Tuesday, September 22, 2015
Review: THE HUNTER'S PRAYER
(Thomas & Mercer, September 2015)
Reviewed by Craig Sisterson
A crisp thriller blending entertainment with philosophy, loss, and a scrabble for redemption in the world of contract killers
British university student Ella Hatto is enjoying a holiday in Tuscany with her boyfriend Chris, unaware her entire world is about to be shattered. A suspicious man comes towards her, then draws a gun...
Surviving an assassination attempt, Ella is whisked to safety by an unlikely saviour, only to learn that her parents and little brother have been gunned down back home in London. Who could possibly hate Ella and her family so much they'd try to wipe all of them out?
And now she's survived, will they come for her again?
Kevin Wignall skilfully draws us into Ella's plight, creating a superb thriller that is fast-paced but never seems rushed or underdone. It's a slimline story, at 210 pages, but in no way 'thin'.
There's a smoothness to Wignall's writing, a dose of that intangible magic potion the very best crime writers have that bubbles away beneath plot, character, and setting, bringing everything together seamlessly. You know it when you read it, and you can tell in the first few pages of THE HUNTER'S PRAYER that you're in very good storytelling hands. Boxes for action, mystery, and intrigue are well ticked, but there is plenty of depth and complexity to the eclectic role-call of characters too, from Ella and hitman-turned-bodyguard Lucas to a supporting cast including Chris, Ella's uncle Simon and his family, and underworld figures.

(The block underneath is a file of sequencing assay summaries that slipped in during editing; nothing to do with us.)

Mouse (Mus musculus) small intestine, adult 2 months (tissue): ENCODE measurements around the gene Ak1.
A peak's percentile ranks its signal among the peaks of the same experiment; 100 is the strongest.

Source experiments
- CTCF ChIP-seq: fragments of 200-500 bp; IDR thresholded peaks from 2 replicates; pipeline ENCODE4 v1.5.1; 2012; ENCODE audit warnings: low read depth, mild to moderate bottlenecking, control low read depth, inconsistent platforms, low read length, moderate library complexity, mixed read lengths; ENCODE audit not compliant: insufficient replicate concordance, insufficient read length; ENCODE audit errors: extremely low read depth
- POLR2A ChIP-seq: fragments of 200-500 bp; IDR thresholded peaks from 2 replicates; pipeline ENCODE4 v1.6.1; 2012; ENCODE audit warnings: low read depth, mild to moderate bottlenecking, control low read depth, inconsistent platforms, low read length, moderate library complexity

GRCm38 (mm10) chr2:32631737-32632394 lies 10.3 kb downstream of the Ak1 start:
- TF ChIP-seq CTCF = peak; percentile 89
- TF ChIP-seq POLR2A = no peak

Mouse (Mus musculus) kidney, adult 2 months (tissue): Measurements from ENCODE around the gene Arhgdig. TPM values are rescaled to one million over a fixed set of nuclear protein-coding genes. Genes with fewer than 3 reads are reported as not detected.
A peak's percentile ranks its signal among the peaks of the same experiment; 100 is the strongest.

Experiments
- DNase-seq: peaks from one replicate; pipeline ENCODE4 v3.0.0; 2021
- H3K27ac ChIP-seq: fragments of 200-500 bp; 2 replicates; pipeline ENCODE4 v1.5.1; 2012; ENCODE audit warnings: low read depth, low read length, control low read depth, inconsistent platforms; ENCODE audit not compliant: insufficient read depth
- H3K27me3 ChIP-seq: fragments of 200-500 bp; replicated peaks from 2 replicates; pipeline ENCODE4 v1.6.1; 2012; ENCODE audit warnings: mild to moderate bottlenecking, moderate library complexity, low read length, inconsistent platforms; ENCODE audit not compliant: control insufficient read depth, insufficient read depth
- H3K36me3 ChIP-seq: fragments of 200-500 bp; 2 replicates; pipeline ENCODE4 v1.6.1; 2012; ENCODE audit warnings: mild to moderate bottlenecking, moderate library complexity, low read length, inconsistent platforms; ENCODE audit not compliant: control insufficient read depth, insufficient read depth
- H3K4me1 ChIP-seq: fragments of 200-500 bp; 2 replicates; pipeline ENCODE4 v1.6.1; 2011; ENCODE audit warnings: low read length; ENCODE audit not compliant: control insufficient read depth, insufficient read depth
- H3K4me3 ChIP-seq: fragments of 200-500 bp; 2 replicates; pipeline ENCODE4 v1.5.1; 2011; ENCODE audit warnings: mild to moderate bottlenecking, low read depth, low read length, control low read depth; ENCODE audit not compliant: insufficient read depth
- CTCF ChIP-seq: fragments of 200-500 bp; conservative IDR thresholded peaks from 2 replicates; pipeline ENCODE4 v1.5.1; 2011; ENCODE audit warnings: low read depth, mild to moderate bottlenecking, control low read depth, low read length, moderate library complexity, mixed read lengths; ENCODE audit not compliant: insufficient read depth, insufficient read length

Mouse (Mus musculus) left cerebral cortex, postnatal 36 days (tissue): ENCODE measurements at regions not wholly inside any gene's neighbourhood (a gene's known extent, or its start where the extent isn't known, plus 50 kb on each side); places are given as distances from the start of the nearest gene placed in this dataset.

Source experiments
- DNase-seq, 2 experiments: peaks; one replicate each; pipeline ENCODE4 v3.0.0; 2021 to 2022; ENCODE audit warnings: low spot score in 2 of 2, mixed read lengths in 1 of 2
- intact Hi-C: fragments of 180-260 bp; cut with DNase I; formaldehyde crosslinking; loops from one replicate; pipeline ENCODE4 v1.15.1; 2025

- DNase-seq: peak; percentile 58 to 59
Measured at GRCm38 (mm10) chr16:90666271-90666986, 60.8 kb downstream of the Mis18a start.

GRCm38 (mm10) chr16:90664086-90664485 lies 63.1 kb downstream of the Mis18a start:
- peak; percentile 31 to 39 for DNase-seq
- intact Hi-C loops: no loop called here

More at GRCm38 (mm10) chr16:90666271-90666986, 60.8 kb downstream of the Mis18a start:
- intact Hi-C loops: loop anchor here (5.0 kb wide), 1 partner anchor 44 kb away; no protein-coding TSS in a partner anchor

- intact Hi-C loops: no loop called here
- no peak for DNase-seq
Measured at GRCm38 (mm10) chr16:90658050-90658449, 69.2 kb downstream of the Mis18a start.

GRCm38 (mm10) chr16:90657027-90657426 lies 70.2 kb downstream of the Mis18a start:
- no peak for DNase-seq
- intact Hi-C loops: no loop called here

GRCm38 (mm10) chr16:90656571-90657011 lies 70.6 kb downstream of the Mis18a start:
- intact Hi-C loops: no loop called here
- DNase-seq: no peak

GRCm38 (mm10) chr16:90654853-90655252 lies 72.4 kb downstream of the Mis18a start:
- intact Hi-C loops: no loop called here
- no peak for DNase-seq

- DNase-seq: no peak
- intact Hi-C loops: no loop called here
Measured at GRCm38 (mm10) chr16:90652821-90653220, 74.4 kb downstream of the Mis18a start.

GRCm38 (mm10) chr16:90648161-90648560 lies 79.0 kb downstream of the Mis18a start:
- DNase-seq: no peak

For unbeknownst to Ella, her father's former and perhaps recent life was tied to the underworld, and as she struggles with the deaths of those she loved, the attempt on her life, and the uncertainty of who was responsible, why, and whether they'll ever be brought to justice, she gets drawn into that world for answers.
Wignall does a terrific job not only with action and violence, but showing the impact of the violence on the people involved, whether they are professionals, amateurs, or innocent bystanders. Crime isn't just about whodunnit or whydunnit, but also the reverberations for victims, families, criminals, and cops.
A delightful aspect of THE HUNTER'S PRAYER is the narrative voice, threaded with viewpoints, prose, and turns of phrase that are refreshing in a well-read genre that can at times 'sound' a little the same.
Somehow Kevin Wignall has managed to pen an absorbing, action-packed 210-page thriller about a hit man who might not want to be a hit man anymore and an innocent girl falling into darkness after coming face-to-face with his world, and have it shot through with intriguing philosophical themes, without ever losing steam, dragging things out, or seeming soap-boxy. A master class in style and substance, laced with subtext.
Refreshing and original, one of my favourite reads of the year.
THE HUNTER'S PRAYER was originally published as FOR THE DOGS, and has recently been republished after falling out of print. It is available here. A feature film based on this book, starring Sam Worthington, will soon be released.